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Student CEOs: Hard Work, Lifelong Lessons
Saxbys two new SCEOS

Coffee grounds, and breaking new ground, were highlights of the Fall 2021 semester for University of Pittsburgh undergraduate business students Angel Albright-Sexton (’24) and Ceari Robinson (’22).

With the new Saxbys cafes opening in the Cathedral of Learning and Hillman Library, the College of Business Administration students were hired as the first-ever Student Café Executive Officers (SCEOs) at the University. Each managed about 40 students along with all aspects of their café, including team development, community outreach, and financial reports for six months.

With a newly opened café, the experience “can be quite intimidating because you are doing everything from hiring your team, designing your café, and fielding your guests tastes and preferences from scratch,” Robinson said. “The hill is a lot steeper to climb then others that are walking into a café that has been established for years. But you are also able to set a foundation for the future of the café.”

Robinson is a senior marketing and Italian major from Pittsburgh. Albright-Sexton is a sophomore finance and human resources management major from Brownsville, Pennsylvania. Both students found their SCEO roles to be very rewarding and talk about the personal and professional lessons they learned in this question-and-answer exchange:

How would you describe your experience as SCEO?

Albright-Sexton: My time as SCEO was full of learning. There was always something new that came up, which was great for enhancing my power skills.

Robinson: While this was one of the hardest things I’ve ever done, it was also one of the most rewarding. I learned a lot about myself, the good and the bad. I not only wanted to get successful professional development but personal as well. When you work 70-80 hours for weeks in a row, it takes everything into you to choose to walk into work with a smile, to be patient with a struggling team member or efficiently de-escalate a difficult guest. Having to make that choice every day, wanting to make the choice every day and not be that grumpy or unapproachable boss, really helped me grow as an individual.

How did you build a café culture based on your leadership style?

Albright-Sexton: Building cafe culture at a brand-new cafe was fulfilling. I tried to create a safe space for my team through open communication and surveys. 

Robinson: My sister and I decided a long time ago I was going to fill the “cool aunt” role in our family. It became a joke the older we got but still stuck around. The cool aunt role really inspired my leadership style because I wanted my team members to feel confident being able to ask for help, reach out about their concerns or issues, but also share any tips and ideas they had for improving our space. Yes, I was running the café, but it was our space together.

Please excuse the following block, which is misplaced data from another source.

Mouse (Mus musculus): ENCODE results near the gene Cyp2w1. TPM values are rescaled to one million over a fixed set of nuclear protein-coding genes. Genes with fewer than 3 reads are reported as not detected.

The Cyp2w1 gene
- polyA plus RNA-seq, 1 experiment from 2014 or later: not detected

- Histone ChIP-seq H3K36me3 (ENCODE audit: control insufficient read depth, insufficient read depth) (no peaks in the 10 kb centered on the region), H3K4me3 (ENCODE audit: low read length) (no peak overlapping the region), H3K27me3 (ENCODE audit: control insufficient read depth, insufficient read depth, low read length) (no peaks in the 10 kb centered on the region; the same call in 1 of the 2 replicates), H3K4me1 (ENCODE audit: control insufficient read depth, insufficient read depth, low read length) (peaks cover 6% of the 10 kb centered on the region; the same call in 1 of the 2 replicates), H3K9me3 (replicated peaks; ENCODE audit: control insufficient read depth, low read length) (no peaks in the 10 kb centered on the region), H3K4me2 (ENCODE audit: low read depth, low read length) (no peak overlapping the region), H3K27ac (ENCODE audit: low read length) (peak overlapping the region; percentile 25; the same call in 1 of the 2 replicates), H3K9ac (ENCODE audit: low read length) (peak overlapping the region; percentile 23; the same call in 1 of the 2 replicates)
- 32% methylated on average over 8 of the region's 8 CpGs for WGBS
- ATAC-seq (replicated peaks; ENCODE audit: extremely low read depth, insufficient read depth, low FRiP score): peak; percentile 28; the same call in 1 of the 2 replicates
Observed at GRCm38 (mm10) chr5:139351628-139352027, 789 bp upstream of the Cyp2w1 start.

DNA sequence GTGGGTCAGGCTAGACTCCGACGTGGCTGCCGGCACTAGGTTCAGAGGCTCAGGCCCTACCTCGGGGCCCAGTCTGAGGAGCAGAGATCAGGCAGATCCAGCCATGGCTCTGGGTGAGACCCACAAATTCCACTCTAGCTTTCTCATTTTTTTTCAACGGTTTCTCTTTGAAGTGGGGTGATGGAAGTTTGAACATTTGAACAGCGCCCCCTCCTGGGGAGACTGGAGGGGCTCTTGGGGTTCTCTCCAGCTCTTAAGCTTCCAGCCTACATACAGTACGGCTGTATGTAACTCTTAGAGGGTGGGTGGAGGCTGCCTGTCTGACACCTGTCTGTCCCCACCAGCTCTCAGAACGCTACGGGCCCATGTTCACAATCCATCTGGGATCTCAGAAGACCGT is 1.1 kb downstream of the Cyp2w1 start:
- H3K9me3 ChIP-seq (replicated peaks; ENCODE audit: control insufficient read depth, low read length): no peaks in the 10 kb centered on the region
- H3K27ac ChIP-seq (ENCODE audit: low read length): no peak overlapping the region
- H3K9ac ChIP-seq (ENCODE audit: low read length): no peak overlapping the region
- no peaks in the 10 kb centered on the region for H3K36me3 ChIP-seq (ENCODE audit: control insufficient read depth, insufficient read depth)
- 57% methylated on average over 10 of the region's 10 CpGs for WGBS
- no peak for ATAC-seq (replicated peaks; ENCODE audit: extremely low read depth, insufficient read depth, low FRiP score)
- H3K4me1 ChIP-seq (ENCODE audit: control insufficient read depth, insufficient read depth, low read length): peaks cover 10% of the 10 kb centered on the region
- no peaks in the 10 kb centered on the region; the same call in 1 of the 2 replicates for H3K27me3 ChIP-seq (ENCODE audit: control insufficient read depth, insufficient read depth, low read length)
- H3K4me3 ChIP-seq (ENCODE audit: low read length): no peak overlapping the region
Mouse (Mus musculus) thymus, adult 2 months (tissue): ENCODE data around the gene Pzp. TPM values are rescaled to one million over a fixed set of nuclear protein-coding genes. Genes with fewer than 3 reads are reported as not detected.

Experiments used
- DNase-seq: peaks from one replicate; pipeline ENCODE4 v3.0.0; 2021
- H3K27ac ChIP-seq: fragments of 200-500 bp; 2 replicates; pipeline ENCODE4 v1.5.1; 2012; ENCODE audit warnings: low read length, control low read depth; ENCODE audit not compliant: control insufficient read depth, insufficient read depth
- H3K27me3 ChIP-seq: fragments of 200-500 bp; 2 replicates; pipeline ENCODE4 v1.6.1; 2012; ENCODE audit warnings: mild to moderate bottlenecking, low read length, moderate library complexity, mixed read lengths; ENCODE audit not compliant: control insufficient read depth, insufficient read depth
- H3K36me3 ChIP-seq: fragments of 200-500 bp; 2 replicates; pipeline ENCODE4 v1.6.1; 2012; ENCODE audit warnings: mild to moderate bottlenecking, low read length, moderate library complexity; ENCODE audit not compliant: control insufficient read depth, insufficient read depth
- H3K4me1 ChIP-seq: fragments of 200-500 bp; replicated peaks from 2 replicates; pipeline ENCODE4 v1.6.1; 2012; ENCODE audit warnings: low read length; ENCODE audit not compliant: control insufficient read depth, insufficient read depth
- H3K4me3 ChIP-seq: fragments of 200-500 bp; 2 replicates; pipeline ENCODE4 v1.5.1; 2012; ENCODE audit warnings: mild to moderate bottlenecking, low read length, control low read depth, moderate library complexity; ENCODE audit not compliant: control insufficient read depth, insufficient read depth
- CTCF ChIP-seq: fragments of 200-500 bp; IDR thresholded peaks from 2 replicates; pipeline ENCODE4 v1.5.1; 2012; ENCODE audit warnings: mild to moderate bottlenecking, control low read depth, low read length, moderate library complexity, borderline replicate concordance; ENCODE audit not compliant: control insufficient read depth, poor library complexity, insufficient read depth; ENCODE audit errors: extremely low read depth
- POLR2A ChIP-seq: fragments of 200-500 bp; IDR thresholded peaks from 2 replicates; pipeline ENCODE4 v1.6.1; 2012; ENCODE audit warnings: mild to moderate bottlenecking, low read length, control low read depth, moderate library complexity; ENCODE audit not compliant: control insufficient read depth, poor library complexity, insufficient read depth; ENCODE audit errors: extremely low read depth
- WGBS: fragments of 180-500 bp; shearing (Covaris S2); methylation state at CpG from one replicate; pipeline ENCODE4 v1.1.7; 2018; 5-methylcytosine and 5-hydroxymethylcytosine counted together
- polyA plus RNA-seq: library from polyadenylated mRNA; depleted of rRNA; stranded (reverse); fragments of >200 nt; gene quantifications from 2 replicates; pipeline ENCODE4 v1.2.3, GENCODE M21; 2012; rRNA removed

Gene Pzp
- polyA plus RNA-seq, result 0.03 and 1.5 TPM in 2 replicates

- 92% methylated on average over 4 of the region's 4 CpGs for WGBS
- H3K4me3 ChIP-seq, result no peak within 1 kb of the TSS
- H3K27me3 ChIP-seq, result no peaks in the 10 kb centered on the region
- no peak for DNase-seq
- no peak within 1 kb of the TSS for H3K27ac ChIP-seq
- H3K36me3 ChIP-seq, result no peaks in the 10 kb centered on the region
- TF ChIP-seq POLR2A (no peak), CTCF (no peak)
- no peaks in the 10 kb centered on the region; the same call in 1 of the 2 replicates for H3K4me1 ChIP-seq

What was the most rewarding aspect?

Albright-Sexton: The most rewarding part of being SCEO was seeing my team grow and develop into amazing team members. Seeing the team successfully steam milk for guests gave them so much confidence!

Robinson: The most rewarding aspect for me was knowing I developed a safe and inclusive team and café environment. I got so lucky with the team members the Saxbys recruiting team and I worked together to find.

What was a major obstacle you had to overcome?

Albright-Sexton: The biggest challenge I faced was creating a work-life balance. With the cafe being open seven days a week, it was difficult for me to separate myself from the cafe.

Robinson: Not letting my own exhaustion, frustrations, or personal life, work its way into my café. Even on my worst day I had to find a way to come in with a smile and not project those outside stressors onto my team or guests. Being able to manage my emotions in a productive way was not only going to help during these six months, but forever.  

What advice would you give a new SCEO?

Albright-Sexton: Be yourself. It’s so easy to get caught up in the internship, but always remember who you are and have fun with it!

Robinson: Please, please, be patient with yourself. It will go a long way. If you are someone that thinks you can do everything by yourself, I encourage you to change that mindset as soon as your first day of training starts.

After working as SCEO, how did the experience influence your career plans?

Albright-Sexton: I’m still a sophomore, so I haven’t decided which career path I’d like to follow. I’m leaning towards human resources, though.

Robinson: This opportunity really solidified my marketing strengths for me. Right now, I am starting to look into marketing consulting or even perusing some DEI (diversity, equity, and inclusion) work. There is an unfortunate undersupply of diversity in every aspect of the business world and I want to work to fix that. I also have an interest in working in fashion after a great experience with an American Eagle networking event last semester.

Coming Up Next

For the Spring 2022 semester, the Saxbys SCEOs will be students Meghna Hingorani and Nishanth Abdullah as part of the College of Business Administration’s emphasis on experiential learning. The Cathedral café hours will be 8:00 a.m. to 6:00 p.m., Monday through Friday.

The Hillman café will be open 10:00 a.m. to 7:00 p.m., Monday through Friday and then 10:00 a.m. to 5:00 p.m. on Saturdays and 11:00 a.m. to 5:00 p.m. on Sundays.

Read more: New Student CEOs Ready to Lead